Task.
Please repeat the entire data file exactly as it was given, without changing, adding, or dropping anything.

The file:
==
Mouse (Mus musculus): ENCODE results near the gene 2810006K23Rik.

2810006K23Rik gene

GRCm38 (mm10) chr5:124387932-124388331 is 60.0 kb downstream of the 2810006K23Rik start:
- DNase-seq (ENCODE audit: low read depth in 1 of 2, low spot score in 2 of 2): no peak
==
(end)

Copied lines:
Mouse (Mus musculus): ENCODE results near the gene 2810006K23Rik.

2810006K23Rik gene

GRCm38 (mm10) chr5:124387932-124388331 is 60.0 kb downstream of the 2810006K23Rik start:
- DNase-seq (ENCODE audit: low read depth in 1 of 2, low spot score in 2 of 2): no peak